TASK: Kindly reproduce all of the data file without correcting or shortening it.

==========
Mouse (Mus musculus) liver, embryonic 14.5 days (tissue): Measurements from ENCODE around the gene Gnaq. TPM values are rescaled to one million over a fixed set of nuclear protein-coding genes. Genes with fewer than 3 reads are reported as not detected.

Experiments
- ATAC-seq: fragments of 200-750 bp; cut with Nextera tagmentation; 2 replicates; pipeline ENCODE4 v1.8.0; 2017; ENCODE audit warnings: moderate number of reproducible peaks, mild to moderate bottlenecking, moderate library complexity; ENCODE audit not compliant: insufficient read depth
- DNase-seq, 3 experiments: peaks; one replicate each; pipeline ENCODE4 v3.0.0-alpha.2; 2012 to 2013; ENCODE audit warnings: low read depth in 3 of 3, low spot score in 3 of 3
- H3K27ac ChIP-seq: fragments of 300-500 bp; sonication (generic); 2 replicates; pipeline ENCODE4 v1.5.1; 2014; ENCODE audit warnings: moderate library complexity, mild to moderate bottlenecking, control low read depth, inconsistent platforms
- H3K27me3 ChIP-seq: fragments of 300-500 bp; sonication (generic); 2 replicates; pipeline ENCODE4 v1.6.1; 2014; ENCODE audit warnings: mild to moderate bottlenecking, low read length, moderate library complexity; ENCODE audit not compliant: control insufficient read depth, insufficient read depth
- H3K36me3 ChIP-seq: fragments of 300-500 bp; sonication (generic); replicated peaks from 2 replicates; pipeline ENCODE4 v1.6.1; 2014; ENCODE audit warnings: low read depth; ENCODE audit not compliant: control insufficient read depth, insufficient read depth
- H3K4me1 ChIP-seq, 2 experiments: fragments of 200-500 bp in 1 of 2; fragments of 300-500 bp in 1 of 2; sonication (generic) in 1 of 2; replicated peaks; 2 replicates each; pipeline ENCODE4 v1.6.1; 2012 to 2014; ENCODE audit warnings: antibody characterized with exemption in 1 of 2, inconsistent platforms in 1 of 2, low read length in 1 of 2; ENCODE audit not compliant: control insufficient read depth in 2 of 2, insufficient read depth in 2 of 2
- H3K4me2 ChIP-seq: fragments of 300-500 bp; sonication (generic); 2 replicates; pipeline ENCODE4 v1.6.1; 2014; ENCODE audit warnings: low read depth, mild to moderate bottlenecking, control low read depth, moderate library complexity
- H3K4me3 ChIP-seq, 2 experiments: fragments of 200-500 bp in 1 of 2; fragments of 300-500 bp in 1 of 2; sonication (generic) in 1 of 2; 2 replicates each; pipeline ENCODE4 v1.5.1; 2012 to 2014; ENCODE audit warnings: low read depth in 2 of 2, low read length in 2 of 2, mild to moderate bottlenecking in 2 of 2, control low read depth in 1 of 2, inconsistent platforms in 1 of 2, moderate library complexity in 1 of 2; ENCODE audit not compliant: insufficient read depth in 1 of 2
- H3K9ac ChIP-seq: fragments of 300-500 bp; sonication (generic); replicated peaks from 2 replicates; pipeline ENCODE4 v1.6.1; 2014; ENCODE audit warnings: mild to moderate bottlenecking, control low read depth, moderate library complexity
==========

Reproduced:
Mouse (Mus musculus) liver, embryonic 14.5 days (tissue): Measurements from ENCODE around the gene Gnaq. TPM values are rescaled to one million over a fixed set of nuclear protein-coding genes. Genes with fewer than 3 reads are reported as not detected.

Experiments
- ATAC-seq: fragments of 200-750 bp; cut with Nextera tagmentation; 2 replicates; pipeline ENCODE4 v1.8.0; 2017; ENCODE audit warnings: moderate number of reproducible peaks, mild to moderate bottlenecking, moderate library complexity; ENCODE audit not compliant: insufficient read depth
- DNase-seq, 3 experiments: peaks; one replicate each; pipeline ENCODE4 v3.0.0-alpha.2; 2012 to 2013; ENCODE audit warnings: low read depth in 3 of 3, low spot score in 3 of 3
- H3K27ac ChIP-seq: fragments of 300-500 bp; sonication (generic); 2 replicates; pipeline ENCODE4 v1.5.1; 2014; ENCODE audit warnings: moderate library complexity, mild to moderate bottlenecking, control low read depth, inconsistent platforms
- H3K27me3 ChIP-seq: fragments of 300-500 bp; sonication (generic); 2 replicates; pipeline ENCODE4 v1.6.1; 2014; ENCODE audit warnings: mild to moderate bottlenecking, low read length, moderate library complexity; ENCODE audit not compliant: control insufficient read depth, insufficient read depth
- H3K36me3 ChIP-seq: fragments of 300-500 bp; sonication (generic); replicated peaks from 2 replicates; pipeline ENCODE4 v1.6.1; 2014; ENCODE audit warnings: low read depth; ENCODE audit not compliant: control insufficient read depth, insufficient read depth
- H3K4me1 ChIP-seq, 2 experiments: fragments of 200-500 bp in 1 of 2; fragments of 300-500 bp in 1 of 2; sonication (generic) in 1 of 2; replicated peaks; 2 replicates each; pipeline ENCODE4 v1.6.1; 2012 to 2014; ENCODE audit warnings: antibody characterized with exemption in 1 of 2, inconsistent platforms in 1 of 2, low read length in 1 of 2; ENCODE audit not compliant: control insufficient read depth in 2 of 2, insufficient read depth in 2 of 2
- H3K4me2 ChIP-seq: fragments of 300-500 bp; sonication (generic); 2 replicates; pipeline ENCODE4 v1.6.1; 2014; ENCODE audit warnings: low read depth, mild to moderate bottlenecking, control low read depth, moderate library complexity
- H3K4me3 ChIP-seq, 2 experiments: fragments of 200-500 bp in 1 of 2; fragments of 300-500 bp in 1 of 2; sonication (generic) in 1 of 2; 2 replicates each; pipeline ENCODE4 v1.5.1; 2012 to 2014; ENCODE audit warnings: low read depth in 2 of 2, low read length in 2 of 2, mild to moderate bottlenecking in 2 of 2, control low read depth in 1 of 2, inconsistent platforms in 1 of 2, moderate library complexity in 1 of 2; ENCODE audit not compliant: insufficient read depth in 1 of 2
- H3K9ac ChIP-seq: fragments of 300-500 bp; sonication (generic); replicated peaks from 2 replicates; pipeline ENCODE4 v1.6.1; 2014; ENCODE audit warnings: mild to moderate bottlenecking, control low read depth, moderate library complexity